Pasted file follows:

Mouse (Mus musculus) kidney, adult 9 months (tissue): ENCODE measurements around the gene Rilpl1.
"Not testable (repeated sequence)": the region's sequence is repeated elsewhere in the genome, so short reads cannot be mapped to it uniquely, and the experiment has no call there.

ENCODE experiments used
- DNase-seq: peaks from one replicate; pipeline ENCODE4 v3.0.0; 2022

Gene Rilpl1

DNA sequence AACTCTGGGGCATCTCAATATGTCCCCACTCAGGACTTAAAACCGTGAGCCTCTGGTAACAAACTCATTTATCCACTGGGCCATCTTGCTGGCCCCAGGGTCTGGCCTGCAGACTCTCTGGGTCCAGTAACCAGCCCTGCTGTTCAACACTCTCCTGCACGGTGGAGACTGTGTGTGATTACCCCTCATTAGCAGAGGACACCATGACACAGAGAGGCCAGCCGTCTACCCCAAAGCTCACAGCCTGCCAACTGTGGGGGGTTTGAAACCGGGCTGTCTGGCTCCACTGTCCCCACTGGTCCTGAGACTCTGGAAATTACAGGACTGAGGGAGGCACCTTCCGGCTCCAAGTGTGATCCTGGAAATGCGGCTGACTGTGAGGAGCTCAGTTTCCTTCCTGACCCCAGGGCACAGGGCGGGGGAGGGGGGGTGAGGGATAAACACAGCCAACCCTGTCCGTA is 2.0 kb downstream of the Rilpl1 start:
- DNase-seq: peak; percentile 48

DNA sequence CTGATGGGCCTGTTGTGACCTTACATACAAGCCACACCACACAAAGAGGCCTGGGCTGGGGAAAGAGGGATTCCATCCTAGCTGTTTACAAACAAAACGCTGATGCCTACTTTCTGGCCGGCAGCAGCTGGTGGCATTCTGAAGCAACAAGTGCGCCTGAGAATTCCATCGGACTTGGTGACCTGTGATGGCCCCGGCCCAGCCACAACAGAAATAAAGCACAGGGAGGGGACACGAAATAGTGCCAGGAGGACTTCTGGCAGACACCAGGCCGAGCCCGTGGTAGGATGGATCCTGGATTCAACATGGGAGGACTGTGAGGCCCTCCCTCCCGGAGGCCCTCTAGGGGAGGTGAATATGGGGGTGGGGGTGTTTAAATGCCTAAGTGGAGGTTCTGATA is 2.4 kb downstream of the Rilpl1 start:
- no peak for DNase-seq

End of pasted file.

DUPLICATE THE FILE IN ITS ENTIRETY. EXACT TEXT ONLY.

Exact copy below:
Mouse (Mus musculus) kidney, adult 9 months (tissue): ENCODE measurements around the gene Rilpl1.
"Not testable (repeated sequence)": the region's sequence is repeated elsewhere in the genome, so short reads cannot be mapped to it uniquely, and the experiment has no call there.

ENCODE experiments used
- DNase-seq: peaks from one replicate; pipeline ENCODE4 v3.0.0; 2022

Gene Rilpl1

DNA sequence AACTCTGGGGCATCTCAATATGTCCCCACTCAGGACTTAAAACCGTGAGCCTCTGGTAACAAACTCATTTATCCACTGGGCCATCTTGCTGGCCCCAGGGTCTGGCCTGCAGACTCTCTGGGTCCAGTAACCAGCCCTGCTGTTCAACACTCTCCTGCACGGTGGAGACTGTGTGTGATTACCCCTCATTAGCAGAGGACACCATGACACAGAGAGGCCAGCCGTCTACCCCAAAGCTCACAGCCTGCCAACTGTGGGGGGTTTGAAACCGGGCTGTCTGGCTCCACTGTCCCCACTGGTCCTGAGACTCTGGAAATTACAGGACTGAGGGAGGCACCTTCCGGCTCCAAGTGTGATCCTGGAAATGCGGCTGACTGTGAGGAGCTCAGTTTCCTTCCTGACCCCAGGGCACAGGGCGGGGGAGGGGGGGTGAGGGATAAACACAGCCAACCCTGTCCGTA is 2.0 kb downstream of the Rilpl1 start:
- DNase-seq: peak; percentile 48

DNA sequence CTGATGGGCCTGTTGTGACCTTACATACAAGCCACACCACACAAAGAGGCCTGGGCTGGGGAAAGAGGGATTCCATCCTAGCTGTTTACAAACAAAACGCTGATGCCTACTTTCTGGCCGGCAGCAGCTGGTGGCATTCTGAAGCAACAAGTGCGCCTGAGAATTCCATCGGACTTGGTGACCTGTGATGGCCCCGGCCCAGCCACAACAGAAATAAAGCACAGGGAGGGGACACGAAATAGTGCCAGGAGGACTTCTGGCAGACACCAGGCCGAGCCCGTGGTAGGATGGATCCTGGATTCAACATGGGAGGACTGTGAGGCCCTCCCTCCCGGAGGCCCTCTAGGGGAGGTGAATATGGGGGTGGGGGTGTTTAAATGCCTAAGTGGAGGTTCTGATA is 2.4 kb downstream of the Rilpl1 start:
- no peak for DNase-seq